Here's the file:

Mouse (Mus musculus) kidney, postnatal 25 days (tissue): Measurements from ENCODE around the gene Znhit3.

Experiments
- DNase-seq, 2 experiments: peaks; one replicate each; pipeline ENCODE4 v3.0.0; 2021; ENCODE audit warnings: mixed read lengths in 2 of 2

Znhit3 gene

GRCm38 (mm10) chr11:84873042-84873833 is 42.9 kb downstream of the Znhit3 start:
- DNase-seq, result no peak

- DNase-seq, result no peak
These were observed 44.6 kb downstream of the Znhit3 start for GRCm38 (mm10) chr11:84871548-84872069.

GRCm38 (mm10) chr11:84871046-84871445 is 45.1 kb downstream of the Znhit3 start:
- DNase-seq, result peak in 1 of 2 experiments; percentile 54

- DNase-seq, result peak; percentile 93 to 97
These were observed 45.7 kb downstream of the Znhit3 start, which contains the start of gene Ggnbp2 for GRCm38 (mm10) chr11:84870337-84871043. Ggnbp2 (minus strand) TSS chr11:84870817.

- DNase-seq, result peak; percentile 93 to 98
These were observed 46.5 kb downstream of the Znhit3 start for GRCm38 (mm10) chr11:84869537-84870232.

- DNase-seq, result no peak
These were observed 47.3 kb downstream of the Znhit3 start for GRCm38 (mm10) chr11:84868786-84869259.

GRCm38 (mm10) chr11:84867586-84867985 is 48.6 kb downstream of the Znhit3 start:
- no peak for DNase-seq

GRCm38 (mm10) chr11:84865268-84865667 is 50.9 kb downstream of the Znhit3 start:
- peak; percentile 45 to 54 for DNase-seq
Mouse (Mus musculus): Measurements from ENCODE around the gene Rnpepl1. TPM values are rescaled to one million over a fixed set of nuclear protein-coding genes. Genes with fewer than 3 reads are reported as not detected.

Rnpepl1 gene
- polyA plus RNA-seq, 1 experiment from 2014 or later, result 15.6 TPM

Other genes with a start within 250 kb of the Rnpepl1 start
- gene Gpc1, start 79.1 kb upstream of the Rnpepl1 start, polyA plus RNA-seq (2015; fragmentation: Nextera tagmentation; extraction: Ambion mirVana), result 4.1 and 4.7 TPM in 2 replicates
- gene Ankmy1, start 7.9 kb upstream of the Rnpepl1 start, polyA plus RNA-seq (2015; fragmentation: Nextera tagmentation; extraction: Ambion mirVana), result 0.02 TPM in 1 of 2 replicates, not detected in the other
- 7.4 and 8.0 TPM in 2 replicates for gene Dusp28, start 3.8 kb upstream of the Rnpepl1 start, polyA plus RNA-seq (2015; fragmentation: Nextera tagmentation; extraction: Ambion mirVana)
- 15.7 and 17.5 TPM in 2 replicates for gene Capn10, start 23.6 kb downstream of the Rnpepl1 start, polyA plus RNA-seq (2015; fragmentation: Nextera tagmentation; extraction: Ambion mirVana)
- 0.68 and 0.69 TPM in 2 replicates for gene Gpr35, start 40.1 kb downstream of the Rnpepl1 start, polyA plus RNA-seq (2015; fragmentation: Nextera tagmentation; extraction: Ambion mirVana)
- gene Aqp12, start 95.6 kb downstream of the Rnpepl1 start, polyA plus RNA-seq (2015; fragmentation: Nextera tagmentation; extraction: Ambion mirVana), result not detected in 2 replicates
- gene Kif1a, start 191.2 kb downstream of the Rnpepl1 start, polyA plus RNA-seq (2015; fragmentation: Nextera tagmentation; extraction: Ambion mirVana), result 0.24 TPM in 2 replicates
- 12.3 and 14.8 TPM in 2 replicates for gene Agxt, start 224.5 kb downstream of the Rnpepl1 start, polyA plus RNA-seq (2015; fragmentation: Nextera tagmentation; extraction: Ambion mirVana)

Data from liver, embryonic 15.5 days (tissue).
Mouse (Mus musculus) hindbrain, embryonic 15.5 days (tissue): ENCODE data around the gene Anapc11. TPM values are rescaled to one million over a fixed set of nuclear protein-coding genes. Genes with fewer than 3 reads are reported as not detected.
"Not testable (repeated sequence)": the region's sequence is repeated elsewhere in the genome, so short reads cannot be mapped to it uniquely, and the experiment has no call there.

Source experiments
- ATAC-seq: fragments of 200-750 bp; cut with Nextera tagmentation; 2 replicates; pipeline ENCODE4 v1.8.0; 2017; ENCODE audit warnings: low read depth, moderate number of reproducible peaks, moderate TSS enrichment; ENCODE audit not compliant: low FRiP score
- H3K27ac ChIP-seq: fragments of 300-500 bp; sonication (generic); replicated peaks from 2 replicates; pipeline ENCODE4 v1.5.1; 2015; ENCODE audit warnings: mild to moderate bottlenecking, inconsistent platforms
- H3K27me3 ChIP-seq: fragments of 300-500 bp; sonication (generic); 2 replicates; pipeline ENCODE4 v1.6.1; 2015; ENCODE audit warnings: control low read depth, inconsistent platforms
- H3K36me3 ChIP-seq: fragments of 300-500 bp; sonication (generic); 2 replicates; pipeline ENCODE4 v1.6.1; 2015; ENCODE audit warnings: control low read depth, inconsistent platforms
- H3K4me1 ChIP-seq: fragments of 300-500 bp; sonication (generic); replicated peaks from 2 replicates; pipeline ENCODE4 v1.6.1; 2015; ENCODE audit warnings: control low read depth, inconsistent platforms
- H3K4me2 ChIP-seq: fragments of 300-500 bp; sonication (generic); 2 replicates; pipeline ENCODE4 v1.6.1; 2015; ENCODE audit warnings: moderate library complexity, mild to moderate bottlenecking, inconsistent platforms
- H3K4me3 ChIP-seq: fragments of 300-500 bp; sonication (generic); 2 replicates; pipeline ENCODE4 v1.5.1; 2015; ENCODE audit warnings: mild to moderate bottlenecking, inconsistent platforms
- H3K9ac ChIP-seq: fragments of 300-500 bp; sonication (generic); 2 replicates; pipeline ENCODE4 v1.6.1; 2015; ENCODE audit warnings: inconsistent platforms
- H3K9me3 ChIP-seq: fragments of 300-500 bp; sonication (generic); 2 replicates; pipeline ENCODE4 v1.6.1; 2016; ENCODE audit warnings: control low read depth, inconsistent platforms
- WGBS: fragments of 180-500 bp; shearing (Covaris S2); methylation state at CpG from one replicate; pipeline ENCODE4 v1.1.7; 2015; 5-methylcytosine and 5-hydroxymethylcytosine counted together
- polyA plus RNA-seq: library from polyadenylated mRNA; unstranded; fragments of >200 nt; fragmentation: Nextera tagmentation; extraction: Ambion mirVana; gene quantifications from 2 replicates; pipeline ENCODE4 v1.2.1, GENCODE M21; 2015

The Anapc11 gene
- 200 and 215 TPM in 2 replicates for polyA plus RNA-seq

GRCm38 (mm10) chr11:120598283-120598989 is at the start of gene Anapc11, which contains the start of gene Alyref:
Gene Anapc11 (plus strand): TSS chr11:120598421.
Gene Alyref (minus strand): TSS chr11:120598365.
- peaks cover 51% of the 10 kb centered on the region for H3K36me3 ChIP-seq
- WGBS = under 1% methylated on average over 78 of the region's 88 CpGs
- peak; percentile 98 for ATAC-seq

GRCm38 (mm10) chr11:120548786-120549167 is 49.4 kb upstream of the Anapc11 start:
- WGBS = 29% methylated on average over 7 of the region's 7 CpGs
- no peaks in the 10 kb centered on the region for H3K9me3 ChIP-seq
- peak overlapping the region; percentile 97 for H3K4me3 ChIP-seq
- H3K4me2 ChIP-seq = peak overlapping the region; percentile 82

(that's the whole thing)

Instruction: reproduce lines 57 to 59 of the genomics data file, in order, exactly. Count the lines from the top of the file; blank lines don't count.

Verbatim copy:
- WGBS = 29% methylated on average over 7 of the region's 7 CpGs
- no peaks in the 10 kb centered on the region for H3K9me3 ChIP-seq
- peak overlapping the region; percentile 97 for H3K4me3 ChIP-seq